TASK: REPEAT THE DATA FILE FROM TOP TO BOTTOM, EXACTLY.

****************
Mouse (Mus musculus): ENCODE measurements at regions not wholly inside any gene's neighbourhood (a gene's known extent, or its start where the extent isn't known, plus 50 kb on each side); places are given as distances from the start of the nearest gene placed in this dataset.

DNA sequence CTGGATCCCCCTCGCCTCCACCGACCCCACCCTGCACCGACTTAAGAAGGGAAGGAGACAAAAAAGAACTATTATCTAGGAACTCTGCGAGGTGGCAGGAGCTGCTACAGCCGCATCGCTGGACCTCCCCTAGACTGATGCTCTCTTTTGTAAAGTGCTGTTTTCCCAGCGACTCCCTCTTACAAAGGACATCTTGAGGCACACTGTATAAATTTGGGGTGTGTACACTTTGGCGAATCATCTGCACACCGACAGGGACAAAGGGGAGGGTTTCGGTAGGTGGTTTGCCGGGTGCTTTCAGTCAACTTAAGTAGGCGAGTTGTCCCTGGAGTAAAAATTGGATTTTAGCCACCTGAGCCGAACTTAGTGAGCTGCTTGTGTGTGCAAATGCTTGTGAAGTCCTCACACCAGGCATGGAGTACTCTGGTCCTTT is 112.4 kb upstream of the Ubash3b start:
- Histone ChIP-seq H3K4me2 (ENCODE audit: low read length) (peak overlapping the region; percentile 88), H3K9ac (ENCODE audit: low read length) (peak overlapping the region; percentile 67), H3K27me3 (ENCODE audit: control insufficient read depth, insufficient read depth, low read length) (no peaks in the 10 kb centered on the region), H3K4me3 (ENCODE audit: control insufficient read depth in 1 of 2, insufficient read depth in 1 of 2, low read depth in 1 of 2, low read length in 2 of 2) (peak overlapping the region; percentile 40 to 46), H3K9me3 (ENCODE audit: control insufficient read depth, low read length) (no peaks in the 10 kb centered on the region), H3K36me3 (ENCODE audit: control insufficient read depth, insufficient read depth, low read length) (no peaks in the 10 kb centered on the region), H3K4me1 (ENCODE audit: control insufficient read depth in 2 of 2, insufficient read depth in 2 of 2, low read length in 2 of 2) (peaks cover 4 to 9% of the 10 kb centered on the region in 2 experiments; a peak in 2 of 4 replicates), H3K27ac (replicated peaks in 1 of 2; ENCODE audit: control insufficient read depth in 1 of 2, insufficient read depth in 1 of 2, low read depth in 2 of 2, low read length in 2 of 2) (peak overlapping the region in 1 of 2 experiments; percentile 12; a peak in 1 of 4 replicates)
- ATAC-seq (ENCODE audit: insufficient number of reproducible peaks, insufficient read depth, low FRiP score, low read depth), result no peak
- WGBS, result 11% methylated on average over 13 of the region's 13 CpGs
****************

Mouse (Mus musculus): ENCODE measurements at regions not wholly inside any gene's neighbourhood (a gene's known extent, or its start where the extent isn't known, plus 50 kb on each side); places are given as distances from the start of the nearest gene placed in this dataset.

DNA sequence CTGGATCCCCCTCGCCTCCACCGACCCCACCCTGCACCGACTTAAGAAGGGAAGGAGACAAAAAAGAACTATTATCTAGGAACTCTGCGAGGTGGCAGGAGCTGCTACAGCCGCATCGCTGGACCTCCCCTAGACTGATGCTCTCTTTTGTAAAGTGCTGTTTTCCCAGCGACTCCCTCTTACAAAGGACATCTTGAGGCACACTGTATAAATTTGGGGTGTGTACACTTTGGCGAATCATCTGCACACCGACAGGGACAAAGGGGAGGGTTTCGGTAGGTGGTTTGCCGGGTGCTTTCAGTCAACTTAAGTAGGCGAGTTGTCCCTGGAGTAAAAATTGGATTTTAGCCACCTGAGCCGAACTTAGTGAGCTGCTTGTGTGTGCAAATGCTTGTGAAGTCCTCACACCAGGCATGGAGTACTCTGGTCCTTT is 112.4 kb upstream of the Ubash3b start:
- Histone ChIP-seq H3K4me2 (ENCODE audit: low read length) (peak overlapping the region; percentile 88), H3K9ac (ENCODE audit: low read length) (peak overlapping the region; percentile 67), H3K27me3 (ENCODE audit: control insufficient read depth, insufficient read depth, low read length) (no peaks in the 10 kb centered on the region), H3K4me3 (ENCODE audit: control insufficient read depth in 1 of 2, insufficient read depth in 1 of 2, low read depth in 1 of 2, low read length in 2 of 2) (peak overlapping the region; percentile 40 to 46), H3K9me3 (ENCODE audit: control insufficient read depth, low read length) (no peaks in the 10 kb centered on the region), H3K36me3 (ENCODE audit: control insufficient read depth, insufficient read depth, low read length) (no peaks in the 10 kb centered on the region), H3K4me1 (ENCODE audit: control insufficient read depth in 2 of 2, insufficient read depth in 2 of 2, low read length in 2 of 2) (peaks cover 4 to 9% of the 10 kb centered on the region in 2 experiments; a peak in 2 of 4 replicates), H3K27ac (replicated peaks in 1 of 2; ENCODE audit: control insufficient read depth in 1 of 2, insufficient read depth in 1 of 2, low read depth in 2 of 2, low read length in 2 of 2) (peak overlapping the region in 1 of 2 experiments; percentile 12; a peak in 1 of 4 replicates)
- ATAC-seq (ENCODE audit: insufficient number of reproducible peaks, insufficient read depth, low FRiP score, low read depth), result no peak
- WGBS, result 11% methylated on average over 13 of the region's 13 CpGs